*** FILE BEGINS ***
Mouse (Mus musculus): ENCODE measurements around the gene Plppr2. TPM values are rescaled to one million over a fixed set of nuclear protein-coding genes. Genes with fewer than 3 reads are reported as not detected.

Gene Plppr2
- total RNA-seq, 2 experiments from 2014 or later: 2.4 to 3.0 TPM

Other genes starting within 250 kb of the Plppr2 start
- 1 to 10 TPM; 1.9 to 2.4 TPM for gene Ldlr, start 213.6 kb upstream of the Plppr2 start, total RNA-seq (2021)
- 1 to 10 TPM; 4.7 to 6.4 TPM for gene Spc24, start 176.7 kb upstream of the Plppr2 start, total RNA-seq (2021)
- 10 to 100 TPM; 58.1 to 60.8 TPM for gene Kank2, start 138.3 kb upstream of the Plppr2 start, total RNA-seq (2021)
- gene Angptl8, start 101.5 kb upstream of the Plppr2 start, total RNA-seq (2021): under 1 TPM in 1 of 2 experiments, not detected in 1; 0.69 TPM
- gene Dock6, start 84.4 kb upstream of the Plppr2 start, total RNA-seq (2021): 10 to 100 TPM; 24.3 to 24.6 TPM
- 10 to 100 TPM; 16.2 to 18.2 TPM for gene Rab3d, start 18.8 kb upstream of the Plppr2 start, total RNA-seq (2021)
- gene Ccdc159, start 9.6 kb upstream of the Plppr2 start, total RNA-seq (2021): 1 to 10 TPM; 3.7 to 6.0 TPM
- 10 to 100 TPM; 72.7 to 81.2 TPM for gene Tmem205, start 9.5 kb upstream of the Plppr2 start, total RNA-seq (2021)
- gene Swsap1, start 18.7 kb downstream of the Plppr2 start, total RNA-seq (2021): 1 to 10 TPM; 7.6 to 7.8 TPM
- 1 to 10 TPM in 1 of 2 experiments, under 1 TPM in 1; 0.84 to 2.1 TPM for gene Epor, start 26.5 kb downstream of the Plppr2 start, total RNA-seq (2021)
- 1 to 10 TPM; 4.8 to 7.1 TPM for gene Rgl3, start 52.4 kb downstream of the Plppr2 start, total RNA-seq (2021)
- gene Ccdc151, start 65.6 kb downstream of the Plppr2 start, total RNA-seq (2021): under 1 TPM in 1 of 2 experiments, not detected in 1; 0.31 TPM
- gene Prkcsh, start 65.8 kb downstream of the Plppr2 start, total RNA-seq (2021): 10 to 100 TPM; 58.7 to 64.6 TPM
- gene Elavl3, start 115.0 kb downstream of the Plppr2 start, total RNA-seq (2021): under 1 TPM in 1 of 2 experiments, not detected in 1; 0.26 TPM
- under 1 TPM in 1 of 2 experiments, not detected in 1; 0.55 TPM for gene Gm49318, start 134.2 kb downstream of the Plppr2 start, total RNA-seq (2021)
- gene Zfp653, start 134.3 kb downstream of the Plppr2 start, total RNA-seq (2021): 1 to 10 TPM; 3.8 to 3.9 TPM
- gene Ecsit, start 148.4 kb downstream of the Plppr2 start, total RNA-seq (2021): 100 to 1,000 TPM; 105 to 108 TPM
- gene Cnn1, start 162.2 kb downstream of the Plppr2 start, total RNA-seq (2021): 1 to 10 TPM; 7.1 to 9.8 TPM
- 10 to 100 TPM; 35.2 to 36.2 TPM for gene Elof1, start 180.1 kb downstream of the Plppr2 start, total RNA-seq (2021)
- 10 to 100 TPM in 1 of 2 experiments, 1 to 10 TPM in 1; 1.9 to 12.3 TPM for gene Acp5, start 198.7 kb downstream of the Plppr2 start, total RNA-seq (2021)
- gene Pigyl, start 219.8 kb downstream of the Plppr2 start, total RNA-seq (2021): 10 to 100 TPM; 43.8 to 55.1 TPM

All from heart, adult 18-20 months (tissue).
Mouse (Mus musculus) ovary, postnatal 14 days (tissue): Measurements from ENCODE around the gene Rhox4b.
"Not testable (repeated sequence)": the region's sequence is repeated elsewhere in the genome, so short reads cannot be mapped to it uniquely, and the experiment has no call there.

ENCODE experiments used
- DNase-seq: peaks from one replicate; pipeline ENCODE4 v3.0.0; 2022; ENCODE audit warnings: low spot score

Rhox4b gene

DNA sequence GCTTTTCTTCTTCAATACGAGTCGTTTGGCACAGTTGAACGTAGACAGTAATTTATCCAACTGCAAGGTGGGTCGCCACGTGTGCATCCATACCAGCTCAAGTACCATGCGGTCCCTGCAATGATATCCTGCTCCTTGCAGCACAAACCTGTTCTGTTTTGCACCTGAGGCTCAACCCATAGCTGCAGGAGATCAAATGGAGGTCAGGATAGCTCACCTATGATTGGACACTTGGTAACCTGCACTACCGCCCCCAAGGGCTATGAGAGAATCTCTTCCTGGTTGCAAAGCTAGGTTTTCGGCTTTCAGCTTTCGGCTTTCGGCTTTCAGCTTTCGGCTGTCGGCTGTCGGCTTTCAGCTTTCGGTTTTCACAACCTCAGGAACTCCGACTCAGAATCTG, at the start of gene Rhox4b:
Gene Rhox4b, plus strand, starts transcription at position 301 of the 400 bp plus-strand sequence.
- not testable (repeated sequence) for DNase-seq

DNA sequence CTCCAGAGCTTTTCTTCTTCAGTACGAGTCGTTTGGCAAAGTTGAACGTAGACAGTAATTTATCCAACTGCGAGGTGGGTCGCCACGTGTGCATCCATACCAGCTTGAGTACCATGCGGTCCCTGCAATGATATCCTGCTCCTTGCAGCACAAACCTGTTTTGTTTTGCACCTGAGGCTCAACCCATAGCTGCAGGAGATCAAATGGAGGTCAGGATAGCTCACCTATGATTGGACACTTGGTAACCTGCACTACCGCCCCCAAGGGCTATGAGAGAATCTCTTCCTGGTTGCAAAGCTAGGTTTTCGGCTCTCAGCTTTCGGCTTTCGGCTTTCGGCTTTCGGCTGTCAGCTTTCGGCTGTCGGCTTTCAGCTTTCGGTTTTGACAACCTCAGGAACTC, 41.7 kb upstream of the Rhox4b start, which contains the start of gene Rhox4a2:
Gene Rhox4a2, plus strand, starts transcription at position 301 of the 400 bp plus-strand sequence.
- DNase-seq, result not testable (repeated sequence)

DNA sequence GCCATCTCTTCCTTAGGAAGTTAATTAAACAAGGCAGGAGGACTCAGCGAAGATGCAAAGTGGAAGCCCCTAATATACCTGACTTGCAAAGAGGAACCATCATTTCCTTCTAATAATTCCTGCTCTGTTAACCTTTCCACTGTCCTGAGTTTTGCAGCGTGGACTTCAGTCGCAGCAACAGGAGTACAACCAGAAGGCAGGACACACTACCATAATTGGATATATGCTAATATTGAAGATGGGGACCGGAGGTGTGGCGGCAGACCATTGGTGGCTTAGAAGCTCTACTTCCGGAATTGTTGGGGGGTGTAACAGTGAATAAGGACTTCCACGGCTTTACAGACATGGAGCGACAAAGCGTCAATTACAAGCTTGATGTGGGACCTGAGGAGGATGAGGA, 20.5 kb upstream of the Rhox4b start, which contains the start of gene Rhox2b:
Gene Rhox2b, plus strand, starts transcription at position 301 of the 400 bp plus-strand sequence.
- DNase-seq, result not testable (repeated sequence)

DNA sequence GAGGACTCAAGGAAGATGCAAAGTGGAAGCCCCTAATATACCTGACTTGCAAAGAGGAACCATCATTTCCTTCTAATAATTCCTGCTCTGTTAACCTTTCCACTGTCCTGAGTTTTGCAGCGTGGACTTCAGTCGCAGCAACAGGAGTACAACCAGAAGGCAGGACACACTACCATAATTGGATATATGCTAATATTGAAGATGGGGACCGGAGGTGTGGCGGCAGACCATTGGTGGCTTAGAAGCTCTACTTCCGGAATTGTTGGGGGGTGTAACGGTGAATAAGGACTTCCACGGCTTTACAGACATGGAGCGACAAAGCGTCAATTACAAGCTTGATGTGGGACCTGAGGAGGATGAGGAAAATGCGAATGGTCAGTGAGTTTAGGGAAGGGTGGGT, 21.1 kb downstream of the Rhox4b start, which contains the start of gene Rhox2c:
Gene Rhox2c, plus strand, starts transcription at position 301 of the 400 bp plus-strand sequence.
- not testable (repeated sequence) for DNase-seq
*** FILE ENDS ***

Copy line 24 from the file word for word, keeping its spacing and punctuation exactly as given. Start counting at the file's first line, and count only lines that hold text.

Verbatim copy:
- 10 to 100 TPM in 1 of 2 experiments, 1 to 10 TPM in 1; 1.9 to 12.3 TPM for gene Acp5, start 198.7 kb downstream of the Plppr2 start, total RNA-seq (2021)